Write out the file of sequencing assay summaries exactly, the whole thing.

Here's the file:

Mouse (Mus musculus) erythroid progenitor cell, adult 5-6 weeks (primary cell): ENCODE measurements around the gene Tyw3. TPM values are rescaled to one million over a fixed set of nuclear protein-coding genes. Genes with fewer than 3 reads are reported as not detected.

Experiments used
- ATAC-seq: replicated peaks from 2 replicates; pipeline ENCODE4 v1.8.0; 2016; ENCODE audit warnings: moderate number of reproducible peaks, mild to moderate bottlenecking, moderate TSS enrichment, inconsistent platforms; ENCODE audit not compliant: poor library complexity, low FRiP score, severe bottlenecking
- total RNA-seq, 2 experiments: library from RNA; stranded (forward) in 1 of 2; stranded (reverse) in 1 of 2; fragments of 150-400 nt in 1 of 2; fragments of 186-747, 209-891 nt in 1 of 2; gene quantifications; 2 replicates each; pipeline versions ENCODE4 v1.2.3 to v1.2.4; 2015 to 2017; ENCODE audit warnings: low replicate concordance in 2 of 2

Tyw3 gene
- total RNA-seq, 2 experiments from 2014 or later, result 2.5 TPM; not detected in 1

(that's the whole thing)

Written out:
Mouse (Mus musculus) erythroid progenitor cell, adult 5-6 weeks (primary cell): ENCODE measurements around the gene Tyw3. TPM values are rescaled to one million over a fixed set of nuclear protein-coding genes. Genes with fewer than 3 reads are reported as not detected.

Experiments used
- ATAC-seq: replicated peaks from 2 replicates; pipeline ENCODE4 v1.8.0; 2016; ENCODE audit warnings: moderate number of reproducible peaks, mild to moderate bottlenecking, moderate TSS enrichment, inconsistent platforms; ENCODE audit not compliant: poor library complexity, low FRiP score, severe bottlenecking
- total RNA-seq, 2 experiments: library from RNA; stranded (forward) in 1 of 2; stranded (reverse) in 1 of 2; fragments of 150-400 nt in 1 of 2; fragments of 186-747, 209-891 nt in 1 of 2; gene quantifications; 2 replicates each; pipeline versions ENCODE4 v1.2.3 to v1.2.4; 2015 to 2017; ENCODE audit warnings: low replicate concordance in 2 of 2

Tyw3 gene
- total RNA-seq, 2 experiments from 2014 or later, result 2.5 TPM; not detected in 1